8. andyz

    andyz

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    Actually I see it as quite simple - there is the 3D coordinate system for the 3D scene (i.e polygons) with +Y as up.
    Then there is the 2D coordinate system for GUIs, textures/images etc. Here 0,0 is top-left and +Y is down.

    My point is Unity seems to have blurred these together, so Input.mousePosition and Set/GetPixels routines are the opposite of the GUI coordinate system leading to confusion - though yes, ultimately a few additional helper functions can fix...
     
  9. Jesse Anders

    Jesse Anders

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    I agree that the 'mixing' of conventions in Unity can be a bit confusing.

    But, I suggest not getting too attached to the idea that one particular convention is 'more correct' or 'makes more sense' than some other equally arbitrary convention. I've gotten into these discussions here on the forums before, and I always seem to lose (in the sense of not being able to convince people that conventions are just conventions), but I persist anyway ;)

    In any case, there's absolutely nothing odd about placing the origin in the lower-left; it's not 'upside-down'. It's just a convention; it may be different than what you're used to, but there's nothing unusual about it.
     
  10. zumwalt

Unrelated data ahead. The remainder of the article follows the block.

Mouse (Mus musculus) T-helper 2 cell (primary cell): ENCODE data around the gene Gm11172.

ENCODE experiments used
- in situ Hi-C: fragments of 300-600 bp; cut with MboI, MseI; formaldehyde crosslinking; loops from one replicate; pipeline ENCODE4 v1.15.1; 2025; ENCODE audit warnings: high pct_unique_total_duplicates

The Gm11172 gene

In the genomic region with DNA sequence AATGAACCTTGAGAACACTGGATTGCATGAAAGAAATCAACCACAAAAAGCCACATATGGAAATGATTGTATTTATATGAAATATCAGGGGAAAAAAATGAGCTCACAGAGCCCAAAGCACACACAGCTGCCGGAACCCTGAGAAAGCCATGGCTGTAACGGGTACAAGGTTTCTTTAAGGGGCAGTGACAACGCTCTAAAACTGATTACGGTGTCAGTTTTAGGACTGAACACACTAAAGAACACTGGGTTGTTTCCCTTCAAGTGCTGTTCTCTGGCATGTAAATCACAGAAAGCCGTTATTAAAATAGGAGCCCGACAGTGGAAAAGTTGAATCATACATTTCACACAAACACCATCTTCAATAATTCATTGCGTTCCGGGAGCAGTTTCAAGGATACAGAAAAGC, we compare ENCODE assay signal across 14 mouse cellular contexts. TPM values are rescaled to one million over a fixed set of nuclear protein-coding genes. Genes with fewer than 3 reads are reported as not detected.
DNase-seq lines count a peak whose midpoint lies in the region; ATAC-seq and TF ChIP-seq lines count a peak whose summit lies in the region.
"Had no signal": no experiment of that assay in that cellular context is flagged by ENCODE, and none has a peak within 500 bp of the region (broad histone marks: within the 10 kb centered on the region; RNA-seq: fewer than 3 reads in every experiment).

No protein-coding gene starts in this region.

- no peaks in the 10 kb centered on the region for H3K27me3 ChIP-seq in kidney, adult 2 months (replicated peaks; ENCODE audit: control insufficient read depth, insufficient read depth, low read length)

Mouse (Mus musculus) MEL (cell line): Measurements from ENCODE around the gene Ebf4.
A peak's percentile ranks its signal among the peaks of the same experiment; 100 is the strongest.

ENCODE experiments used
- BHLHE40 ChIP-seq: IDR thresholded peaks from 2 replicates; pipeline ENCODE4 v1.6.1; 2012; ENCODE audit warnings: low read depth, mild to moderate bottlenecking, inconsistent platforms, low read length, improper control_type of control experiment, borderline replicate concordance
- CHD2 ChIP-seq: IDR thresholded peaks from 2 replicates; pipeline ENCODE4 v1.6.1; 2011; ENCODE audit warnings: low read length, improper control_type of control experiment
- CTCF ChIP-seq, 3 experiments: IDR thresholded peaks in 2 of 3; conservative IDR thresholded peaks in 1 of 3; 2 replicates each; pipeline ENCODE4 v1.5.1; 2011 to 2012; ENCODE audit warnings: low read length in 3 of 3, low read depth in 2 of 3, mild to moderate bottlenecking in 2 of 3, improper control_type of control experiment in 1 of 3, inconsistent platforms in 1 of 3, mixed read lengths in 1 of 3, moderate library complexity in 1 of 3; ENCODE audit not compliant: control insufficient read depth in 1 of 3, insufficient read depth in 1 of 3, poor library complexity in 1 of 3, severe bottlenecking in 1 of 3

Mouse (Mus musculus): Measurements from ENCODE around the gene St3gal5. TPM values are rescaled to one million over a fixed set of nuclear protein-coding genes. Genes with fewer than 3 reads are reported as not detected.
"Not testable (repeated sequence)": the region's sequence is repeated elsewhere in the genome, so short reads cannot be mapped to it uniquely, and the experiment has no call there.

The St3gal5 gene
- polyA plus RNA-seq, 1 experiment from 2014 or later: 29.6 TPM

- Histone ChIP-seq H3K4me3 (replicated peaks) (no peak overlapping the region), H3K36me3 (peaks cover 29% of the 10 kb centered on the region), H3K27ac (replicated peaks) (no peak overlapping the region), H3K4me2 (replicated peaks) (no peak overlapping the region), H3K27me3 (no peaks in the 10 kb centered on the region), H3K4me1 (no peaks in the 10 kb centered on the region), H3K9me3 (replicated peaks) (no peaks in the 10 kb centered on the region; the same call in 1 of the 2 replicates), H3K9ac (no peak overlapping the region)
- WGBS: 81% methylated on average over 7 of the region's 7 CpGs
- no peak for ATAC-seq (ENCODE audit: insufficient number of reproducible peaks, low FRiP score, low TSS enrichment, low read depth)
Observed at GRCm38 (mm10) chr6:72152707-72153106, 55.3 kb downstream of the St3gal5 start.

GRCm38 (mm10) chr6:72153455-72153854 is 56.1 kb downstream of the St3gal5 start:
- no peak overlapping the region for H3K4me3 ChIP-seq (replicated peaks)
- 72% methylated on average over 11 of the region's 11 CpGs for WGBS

zumwalt

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    Considering your eyes actually see the world upside down and that your brain translates the information to right side up, 0,0 is the lower left, it only gets confusing when using a Plane as a render surface, at least for me, never can get it rotated right to be right side up and frontwards, always tworks my brain cells into contorting. I simply adjust and move on. If a flip of a pixel was the most I had to worry about with my project and where 0,0 was, I would be GOLDEN.
     
  11. BlackRabbit

    BlackRabbit

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    Anyone who's been to school knows Y is positive going up.

    The reason for the 2D screen being 0,0 at the top left corner is because we read the page top to bottom, left to right (in English).

    That being the case, screen sizes had to grow down and to the right. If the coor system started with Y at the bottom, then the developer would never know where the top coor was as the screen (or window) size changed (ie: the starting point of text). Remember we are talking 30 years ago when they didn't have the automatic hardware polling and massive graphic libraries that we have now.
     
  12. Eric5h5

    Eric5h5

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    You use Event.current.mousePosition in that case, which is top-left. The OnGUI system is top-left, everything else is bottom-left, so it's all consistent. You shouldn't mix Input code in with OnGUI code...actually it would probably be better if Unity would just disallow the Input class in OnGUI; it leads to bugs and confusion.

    --Eric
     
  13. zBlaze

    zBlaze

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    Like others have sayd it's easy to make a function wich calculates the y position like (0,0) was on the top left corner. This is simply:

    Screen.height - Input.mousePosition.y;

    Regards,

    Tom
     
  14. Eric5h5

    Eric5h5

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    You never need to do that; just use Event.current.mousePosition like I mentioned.

    --Eric